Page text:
Say the Names (after Al Purdy)

American whiskey bar (no logo), Sudbury, Saturday night, August 32nd On Earth (Shampoo Planet), The Gutenberg Galaxy American woman, swamp angel, friend of my youth, “Raise a little hell, shake …

American whiskey bar (no logo),
Saturday night, August 32nd
On Earth (Shampoo Planet), The Gutenberg Galaxy

American woman, swamp angel, friend of my youth,

Raise a little hell, shake hands with the devil”?! Everybody knows, hey, that’s no way to say goodbye. How insensitive. Mean. Who do you think you are?

Something I’ve been meaning to tell you. The year of the flood, way downtown by Grand Central Station I sat down and wept, helpless. You were on my mind. Surfacing (tears don’t care who cries them), I heard the owl call my name. (I’ve heard the mermaids singing lullabies for little criminals—whale music, hymns of the 49th parallel. The saddest music in the world.) Hallelujah, survival! A complicated kindness; a jest of God.

This all happened.

As for me and my house, there’s a trick with a knife I’m learning to do, driving men mad. I’ve tasted my blood—no great mischief. Hard 2 beleev we so seldom look on love. (Sunglasses at night, rose-coloured glasses—some great thing!)

The progress of love, girlfriend? In a coma, Lenny Bruce is… dead. Such is my beloved. Joshua then. And now? A single girl again, the paper bag princess entre lajeunesse et la sagesse. Green grass, running water, Shakespeare’s dog, Fido (white, biting dog), roughing it in the bush. Nights below Station Street, in Flanders’ fields, the Englishman’s boy taking care of business. Funny boy! (The English: patient, helpless, beautiful losers. Cocksure.)

Are you ready for the country? What’s the most beautiful thing you know about horses? Too spare, too fierce?

Barney’s version: the Studhorse man, St. Urbain’s horseman—two solitudes. A fine balance for those who hunt the wounded down. Say the names: Big Joe Mufferaw (the blind assassin), Natasha (the robber bride), Anne of Green Gables, Emily of New Moon (the rez sisters), Léolo, mon oncle Antoine (the drowsy chaperone), Jesus of Montreal (the solitary outlaw), Johnny Mnemonic, Count Zero (microserfs), Grace, too—the last of the crazy people. Falling angels.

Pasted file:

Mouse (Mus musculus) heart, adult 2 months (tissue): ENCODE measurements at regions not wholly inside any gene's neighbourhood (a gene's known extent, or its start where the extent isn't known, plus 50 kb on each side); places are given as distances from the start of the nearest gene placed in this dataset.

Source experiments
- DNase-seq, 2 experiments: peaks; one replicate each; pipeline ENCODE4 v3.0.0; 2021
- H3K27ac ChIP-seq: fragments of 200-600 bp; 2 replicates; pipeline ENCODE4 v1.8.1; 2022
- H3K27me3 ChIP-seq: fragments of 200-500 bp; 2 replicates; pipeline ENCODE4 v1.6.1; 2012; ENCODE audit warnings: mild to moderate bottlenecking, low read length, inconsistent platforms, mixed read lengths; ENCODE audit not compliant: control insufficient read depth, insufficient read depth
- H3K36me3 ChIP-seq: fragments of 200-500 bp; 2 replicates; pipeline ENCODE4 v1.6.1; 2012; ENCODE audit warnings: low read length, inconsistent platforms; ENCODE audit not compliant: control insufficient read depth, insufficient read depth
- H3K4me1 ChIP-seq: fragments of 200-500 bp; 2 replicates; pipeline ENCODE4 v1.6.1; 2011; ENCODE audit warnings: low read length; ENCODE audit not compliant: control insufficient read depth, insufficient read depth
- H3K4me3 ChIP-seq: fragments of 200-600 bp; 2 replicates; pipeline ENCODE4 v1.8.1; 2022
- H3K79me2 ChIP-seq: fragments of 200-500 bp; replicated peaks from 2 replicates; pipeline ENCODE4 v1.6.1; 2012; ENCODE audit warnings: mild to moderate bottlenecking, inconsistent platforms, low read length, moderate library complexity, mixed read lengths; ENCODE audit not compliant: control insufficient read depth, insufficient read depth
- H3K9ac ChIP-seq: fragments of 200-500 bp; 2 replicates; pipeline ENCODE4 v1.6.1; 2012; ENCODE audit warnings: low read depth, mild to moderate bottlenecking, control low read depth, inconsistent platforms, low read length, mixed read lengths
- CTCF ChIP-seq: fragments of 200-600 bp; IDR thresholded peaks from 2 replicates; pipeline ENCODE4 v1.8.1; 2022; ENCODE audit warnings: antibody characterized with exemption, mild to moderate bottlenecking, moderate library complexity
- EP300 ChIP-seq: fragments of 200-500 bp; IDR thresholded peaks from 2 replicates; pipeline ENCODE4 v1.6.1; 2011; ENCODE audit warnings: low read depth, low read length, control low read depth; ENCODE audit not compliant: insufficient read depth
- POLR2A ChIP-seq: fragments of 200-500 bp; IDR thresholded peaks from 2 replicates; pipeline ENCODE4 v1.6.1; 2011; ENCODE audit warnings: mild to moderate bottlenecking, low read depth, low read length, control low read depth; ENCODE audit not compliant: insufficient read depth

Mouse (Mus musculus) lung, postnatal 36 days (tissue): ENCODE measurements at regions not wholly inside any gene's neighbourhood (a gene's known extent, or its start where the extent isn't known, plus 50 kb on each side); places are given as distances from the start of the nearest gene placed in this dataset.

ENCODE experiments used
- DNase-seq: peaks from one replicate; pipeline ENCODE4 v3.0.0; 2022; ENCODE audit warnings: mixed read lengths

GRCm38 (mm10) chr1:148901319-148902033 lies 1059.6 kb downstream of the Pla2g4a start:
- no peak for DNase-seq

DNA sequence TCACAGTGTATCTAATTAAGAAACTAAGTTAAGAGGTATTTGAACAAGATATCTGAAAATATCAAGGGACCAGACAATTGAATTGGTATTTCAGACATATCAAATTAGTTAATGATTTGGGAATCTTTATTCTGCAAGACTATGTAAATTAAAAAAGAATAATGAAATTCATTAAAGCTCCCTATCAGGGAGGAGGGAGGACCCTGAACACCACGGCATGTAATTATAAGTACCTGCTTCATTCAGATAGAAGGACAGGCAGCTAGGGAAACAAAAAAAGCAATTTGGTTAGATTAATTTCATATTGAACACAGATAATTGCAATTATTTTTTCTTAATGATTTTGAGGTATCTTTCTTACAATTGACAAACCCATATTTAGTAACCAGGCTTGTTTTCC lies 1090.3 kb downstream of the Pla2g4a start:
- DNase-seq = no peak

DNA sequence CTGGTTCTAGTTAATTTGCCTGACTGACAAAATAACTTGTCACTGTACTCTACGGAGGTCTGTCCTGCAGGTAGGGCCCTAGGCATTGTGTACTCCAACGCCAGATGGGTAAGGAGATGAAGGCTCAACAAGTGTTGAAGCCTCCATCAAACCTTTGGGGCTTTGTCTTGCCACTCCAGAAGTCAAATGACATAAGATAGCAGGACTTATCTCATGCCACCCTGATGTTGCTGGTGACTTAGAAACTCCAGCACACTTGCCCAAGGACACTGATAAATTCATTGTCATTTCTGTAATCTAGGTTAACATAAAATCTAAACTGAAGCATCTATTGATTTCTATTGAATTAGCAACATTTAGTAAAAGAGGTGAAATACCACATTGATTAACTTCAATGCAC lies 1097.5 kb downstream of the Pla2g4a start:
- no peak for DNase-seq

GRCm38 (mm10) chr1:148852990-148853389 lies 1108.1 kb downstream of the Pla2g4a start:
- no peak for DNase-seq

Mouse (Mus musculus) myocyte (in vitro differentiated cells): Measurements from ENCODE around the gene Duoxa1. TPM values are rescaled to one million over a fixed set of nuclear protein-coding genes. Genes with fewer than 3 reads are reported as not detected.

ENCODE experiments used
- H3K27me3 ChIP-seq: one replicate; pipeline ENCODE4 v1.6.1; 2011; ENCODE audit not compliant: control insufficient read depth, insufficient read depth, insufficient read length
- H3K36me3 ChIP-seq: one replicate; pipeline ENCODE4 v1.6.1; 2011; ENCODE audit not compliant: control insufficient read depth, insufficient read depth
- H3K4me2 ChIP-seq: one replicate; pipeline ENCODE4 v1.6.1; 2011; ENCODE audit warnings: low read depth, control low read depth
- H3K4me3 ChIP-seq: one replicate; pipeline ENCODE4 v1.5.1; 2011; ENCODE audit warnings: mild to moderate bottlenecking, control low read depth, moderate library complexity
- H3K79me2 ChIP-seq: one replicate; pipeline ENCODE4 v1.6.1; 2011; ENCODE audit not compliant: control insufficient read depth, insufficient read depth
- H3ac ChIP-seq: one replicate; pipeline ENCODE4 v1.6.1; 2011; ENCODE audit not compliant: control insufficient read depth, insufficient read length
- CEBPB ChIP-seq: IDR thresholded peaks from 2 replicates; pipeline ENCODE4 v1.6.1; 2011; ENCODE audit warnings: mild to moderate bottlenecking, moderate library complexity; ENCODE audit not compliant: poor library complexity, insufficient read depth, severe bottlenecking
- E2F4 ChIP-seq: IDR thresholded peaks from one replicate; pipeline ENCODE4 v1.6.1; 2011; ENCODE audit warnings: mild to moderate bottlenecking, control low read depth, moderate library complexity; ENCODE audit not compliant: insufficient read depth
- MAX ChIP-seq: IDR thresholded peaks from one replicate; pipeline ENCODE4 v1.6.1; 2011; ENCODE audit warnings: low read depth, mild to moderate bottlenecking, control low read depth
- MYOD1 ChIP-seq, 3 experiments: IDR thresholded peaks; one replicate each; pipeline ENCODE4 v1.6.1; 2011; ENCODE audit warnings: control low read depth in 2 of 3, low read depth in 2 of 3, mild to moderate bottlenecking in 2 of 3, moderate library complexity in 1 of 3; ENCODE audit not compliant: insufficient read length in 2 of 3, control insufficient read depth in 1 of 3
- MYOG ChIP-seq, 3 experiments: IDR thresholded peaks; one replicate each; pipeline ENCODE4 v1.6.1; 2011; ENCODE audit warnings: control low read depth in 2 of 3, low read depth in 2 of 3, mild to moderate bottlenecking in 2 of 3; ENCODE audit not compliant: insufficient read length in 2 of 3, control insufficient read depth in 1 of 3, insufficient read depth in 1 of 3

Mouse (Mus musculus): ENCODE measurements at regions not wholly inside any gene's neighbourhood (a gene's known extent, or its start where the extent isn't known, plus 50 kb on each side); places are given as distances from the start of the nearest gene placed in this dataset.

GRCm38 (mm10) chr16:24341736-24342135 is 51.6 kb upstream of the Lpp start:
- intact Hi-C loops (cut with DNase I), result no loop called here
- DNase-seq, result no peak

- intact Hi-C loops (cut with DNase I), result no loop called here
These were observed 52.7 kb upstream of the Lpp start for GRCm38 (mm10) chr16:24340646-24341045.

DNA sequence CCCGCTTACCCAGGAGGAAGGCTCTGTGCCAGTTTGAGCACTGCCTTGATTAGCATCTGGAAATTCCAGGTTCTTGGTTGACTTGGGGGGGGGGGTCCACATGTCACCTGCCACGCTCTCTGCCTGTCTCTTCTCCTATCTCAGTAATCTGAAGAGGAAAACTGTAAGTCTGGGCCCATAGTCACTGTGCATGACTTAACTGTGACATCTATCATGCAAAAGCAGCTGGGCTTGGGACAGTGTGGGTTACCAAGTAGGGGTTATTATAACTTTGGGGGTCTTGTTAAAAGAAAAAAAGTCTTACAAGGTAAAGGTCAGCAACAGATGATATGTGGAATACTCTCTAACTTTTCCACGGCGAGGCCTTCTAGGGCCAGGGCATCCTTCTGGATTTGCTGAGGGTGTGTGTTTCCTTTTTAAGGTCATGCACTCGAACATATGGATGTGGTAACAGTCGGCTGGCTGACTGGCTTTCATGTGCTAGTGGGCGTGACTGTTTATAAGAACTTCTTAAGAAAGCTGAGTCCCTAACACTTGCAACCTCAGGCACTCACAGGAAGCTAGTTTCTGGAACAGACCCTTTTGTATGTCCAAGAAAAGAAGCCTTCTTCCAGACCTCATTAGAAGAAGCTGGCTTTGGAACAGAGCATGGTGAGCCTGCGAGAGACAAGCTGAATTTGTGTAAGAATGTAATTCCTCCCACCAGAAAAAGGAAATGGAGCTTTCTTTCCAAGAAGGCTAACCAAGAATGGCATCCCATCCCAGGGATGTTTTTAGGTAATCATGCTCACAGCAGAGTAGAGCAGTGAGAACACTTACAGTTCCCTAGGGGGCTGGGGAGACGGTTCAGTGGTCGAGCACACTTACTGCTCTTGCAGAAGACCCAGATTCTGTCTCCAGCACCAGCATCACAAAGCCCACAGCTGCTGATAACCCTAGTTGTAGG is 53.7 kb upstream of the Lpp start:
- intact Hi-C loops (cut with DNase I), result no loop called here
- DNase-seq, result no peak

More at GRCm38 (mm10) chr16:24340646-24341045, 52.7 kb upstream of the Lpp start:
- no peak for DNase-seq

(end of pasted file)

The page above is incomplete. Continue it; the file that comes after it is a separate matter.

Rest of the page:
The edible woman? C’est pas moi, je le jure, cowgirl.

In the sand, up on Cripple Creek, waiting for the miracle. If you could, read my mind (if I had a million dollars…)

What’s bred in the bone, Obasan? Who has seen the wind? Why must a black writer write about sex? (Lies! Tales from the Gimli hospital! Inkorrect thots!) The big why? Why I hate Canadians: greedy. Little eyes, alligator pie, bear, burning water, dirty wild grape wine—a breakfast for barbarians.

Storm warning: New Orleans is sinking, dark age ahead, moral disorder. Billy Bishop goes to war—bang! Crunch! Man descending down to the dirt, in the jaws of the black dogs, unless the sisters of mercy (les belles soeurs) rise up through black spruce.

Careful. If you love this planet, fall on your knees naked. With summer in your mouth, take this longing: the lost salt gift of blood.

Roses are difficult here, Maria Chapdelaine. Cereus blooms at night. Eunoia, the raven, steals the light. Lost and delirious, I’m down to my last cigarette. Alberta bound, dressing up for the carnival in the skin of a lion. (Dry lips. Oughta move to Kapuskasing.) Taxi! Big yellow taxi!

Can you wave bye bye?

Baby, so long,


p.s. never cry wolf (famous last words)

This appeared in the July/August 2010 issue.

Zsuzsi Gartner
Zsuzsi Gartner’s Better Living through Plastic Explosives was shortlisted for the Giller Prize. This story was created in the Fables of the Twenty-first Century program at Banff Centre.